Membrane bioreactors are capable of handling very high levels of mixed-liquor-suspended-sludge (MLSS) which makes them ideal for installations with low amounts of grey-water production. These plant use membrane filtration units in the place of a clarifier, which produces a much cleaner quality of treated effluent. These units are placed directly into the activated sludge and the mixed liquor is pulled through the membranes in a vacuum-driven system.
Each plant can be broken into five sections comprising of; balance tank, anoxic tank, aeration tank, sludge tank and irrigation tank. Camp wastewater is collected in the balance tank which serves to smooth out the daily fluctuation in wastewater production. The treatment is achieved in the anoxic and aeration tanks and is based on an extended aeration process for denitrification. The liquor is constantly recirculated through these two tanks to achieve high levels of both nitrogen and phosphorous removal. The membranes are situated in the aeration tank and draw treated water out to the irrigation tank. Sludge levels must be monitored and periodically reduced by extracting sludge via the recirculation line to a sludge holding tank, ready for the nominated form of sludge thickening or removal.
Membrane bioreactor plant are fully automated and as with most ABCO plant require very little human interaction for successful operation. However, as with all automated equipment, a maintenance person is required to attend daily checks on the operation of the plant. Further to this, site personnel are trained in some basic preventative maintenance including; chemical backwash of membranes, general plant operation and how to identify problems before they occur.
As with all of its plant, ABCO recommends a quarterly service throughout the life of the plant to ensure reliable and consistent plant operation. This service includes; checking and correction of process conditions, cleaning of all probes and level sensors, inspection of pipework and tanks and miscellaneous preventative maintenance that may be required by any optional plant equipment installed. All services are accompanied by a comprehensive service report.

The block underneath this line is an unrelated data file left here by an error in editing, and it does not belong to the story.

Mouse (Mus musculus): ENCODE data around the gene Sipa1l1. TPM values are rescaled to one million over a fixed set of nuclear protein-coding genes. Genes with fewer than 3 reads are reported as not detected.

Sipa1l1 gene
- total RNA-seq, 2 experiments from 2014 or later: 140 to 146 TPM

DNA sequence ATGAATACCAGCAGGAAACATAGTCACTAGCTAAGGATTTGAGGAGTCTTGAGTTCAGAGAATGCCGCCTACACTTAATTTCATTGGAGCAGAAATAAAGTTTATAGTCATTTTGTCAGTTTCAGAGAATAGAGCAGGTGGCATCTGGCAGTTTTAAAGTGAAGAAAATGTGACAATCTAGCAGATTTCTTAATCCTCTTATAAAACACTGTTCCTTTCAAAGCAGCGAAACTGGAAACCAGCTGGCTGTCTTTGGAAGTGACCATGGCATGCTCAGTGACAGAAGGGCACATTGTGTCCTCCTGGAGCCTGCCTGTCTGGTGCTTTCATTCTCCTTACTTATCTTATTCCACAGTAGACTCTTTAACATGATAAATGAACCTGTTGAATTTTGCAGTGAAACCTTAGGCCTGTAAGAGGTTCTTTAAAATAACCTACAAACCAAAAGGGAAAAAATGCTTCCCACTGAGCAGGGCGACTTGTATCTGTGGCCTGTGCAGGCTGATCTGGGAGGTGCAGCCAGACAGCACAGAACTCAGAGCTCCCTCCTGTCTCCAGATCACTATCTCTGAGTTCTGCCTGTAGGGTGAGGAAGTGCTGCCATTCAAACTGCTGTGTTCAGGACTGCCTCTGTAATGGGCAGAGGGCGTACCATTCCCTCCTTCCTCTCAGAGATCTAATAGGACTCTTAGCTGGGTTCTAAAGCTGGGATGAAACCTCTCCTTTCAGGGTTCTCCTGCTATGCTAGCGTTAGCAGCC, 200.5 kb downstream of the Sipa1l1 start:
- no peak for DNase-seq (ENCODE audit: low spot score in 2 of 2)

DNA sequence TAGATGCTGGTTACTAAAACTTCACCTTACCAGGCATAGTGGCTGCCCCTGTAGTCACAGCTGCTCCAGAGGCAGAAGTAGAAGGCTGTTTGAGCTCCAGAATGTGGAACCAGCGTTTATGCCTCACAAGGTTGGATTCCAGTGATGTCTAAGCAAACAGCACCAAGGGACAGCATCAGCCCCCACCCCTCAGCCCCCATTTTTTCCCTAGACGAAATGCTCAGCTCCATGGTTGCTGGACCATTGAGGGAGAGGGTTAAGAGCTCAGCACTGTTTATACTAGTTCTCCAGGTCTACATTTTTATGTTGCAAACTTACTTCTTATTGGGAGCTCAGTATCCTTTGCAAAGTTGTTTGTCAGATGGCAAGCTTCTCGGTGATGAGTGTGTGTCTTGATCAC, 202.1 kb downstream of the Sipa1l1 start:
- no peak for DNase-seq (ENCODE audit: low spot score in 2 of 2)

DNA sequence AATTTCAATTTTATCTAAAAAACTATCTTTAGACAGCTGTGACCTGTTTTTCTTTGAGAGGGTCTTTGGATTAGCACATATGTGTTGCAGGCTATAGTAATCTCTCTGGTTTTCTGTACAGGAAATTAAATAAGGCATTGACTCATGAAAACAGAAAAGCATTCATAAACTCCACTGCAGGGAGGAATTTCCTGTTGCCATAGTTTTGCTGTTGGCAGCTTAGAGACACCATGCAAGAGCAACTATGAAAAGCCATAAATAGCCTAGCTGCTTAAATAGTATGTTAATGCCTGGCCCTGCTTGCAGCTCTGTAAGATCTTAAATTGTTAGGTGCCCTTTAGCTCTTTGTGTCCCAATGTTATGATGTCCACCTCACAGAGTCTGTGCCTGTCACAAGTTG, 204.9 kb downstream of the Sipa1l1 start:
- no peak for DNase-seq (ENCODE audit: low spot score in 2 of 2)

Membrane bioreactors can be used in very high levels of MLSS (8 to 18%), as a secondary clarifier is not used for liquid solids separation. However, the use of submerged membranes can lead to membrane biofouling which results in a need for regular membrane cleaning. This cleaning process typically involves a short backwash using filtered wastewater to flush the solids from the membrane surface. This cleaning process can be supplemented by a more extensive backwash which includes chemicals in the cleaning solution. Depending on the waste water conditions, a more thorough clean is required every 6 to 12 months. This requires the removal of the membranes from service and immersion in a chemical bath to fully clean the fouling from the membranes.
These plant usually require external balance, sludge and irrigation tanks. This requirement involves a sizeable plant footprint which again varies based on the camp capacity. A fully equipped plant servicing 1000 persons will require an area of approx. 30 square metres.